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Home > People > Interviews > Author, Anjuelle Floyd

Author, Anjuelle Floyd

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Anjuelle is a wife of twenty-seven years, mother of three, and a licensed psychotherapist specializing in dream work. Her collection of short stories Keeper of Secrets…Translations of an Incident, debuted in June 2007. Her novel, The House, is due for publication in fall 2009.

A graduate of Duke University, she received her MA in Counseling Psychology from The California Institute of Integral Studies, San Francisco, she has attended the Dominican Institute of Philosophy and Theology, Berkeley, California. Anjuelle received her MFA in Creative Writing from Goddard College, Port Townsend, Washington. A student of Process Painting for the last decade, Anjuelle has participated in The Art of Living Black Exhibitions 2004, 2005, 2006, 2007, 2008, and 2009 held at the Richmond Art Center, Richmond, California. Anjuelle hosts the weekly blog talk radio show, Book Talk, Creativity and Family Matters.

Read Anjuelle’s blog and more about her at

Thank you Anjuelle for answering some questions for us! To start, please tell us about the latest project you've worked on.

I’m presently doing final edits on my novel, “The House,” due out in fall 2009. The House is about what happens when, in the middle of divorcing her husband, a woman learns that he is terminally ill.

Do you also do speaking engagements, or seminars?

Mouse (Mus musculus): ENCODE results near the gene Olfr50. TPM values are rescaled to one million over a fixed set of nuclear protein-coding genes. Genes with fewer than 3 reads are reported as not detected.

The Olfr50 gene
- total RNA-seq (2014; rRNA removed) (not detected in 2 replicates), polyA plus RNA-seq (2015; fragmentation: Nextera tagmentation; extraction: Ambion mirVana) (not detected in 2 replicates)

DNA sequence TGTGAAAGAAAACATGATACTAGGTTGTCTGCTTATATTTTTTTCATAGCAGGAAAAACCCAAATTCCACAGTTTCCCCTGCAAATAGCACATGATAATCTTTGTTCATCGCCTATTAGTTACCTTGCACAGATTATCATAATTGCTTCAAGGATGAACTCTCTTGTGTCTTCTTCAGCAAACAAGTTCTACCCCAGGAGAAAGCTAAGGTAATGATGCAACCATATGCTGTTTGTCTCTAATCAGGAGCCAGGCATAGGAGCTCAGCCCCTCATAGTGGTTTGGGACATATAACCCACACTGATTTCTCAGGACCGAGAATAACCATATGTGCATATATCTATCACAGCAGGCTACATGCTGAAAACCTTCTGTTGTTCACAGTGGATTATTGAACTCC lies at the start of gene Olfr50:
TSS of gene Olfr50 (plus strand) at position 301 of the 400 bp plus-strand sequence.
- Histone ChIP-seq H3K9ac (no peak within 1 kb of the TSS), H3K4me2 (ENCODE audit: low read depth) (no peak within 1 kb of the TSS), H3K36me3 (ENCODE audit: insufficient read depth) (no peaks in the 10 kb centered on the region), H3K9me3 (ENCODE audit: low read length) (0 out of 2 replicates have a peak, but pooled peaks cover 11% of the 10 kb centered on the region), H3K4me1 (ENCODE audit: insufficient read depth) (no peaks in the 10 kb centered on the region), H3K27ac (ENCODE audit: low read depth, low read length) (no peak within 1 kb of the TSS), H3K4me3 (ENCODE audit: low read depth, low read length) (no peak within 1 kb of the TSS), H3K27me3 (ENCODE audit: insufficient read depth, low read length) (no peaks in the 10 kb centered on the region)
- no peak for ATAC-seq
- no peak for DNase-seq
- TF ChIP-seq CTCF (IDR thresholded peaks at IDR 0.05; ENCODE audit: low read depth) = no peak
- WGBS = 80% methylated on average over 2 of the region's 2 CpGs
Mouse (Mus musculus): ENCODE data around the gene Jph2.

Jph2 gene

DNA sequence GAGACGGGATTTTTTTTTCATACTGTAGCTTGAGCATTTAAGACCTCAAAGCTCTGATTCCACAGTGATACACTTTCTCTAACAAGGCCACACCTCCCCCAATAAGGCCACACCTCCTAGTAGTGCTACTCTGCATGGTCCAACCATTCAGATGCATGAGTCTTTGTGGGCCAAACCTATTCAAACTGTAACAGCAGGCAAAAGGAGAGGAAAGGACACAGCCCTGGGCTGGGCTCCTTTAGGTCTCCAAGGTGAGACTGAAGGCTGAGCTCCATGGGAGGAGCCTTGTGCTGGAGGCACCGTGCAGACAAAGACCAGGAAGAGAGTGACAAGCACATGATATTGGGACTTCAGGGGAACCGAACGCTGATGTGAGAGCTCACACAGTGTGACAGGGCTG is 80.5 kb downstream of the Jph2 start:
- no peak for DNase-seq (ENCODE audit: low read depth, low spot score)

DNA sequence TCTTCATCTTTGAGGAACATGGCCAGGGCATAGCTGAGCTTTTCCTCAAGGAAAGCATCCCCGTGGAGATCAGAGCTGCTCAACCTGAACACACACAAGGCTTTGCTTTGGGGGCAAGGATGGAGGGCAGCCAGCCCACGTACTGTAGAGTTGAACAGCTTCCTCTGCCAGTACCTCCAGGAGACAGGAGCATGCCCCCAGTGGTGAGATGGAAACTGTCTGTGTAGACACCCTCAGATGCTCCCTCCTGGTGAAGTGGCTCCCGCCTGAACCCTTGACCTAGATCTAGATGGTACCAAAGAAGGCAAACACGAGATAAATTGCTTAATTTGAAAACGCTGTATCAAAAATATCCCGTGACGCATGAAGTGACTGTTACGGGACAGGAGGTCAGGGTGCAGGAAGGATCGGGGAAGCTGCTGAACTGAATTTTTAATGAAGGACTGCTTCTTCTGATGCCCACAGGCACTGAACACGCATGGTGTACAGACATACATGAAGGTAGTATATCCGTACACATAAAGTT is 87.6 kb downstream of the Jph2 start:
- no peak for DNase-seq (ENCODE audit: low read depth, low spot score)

Anjuelle facilitates writing groups and provides individual consultation of fiction projects. She also gives talks on The Need for Family, The Writing Process as a Path Toward Self-discovery and Healing. Anjuelle hosts the weekly blog talk radio show, Book Talk, Creativity and Family Matters.

How has your education, profession or background helped you in your writing career? Or conversely, how has you writing success helped you in your profession?

Without studying to become a psychotherapist, I doubt if I would have ever written a novel, worked to learn how to write, a large part of which was earning an M.F. A. in Creative Writing after which I sought to have my work published. Studying psychology gave me a love for the inner life of which is so important in the process and lifeblood of a writer and that of our characters. The internal lives of humans is also what I seek to bring to the surface and reveal in the crafting my stories and novels. My protagonists find healing and balance through commitments to family and marriage--wife, mother, father, husband, child--and incorporation of spiritual practice into their daily lives.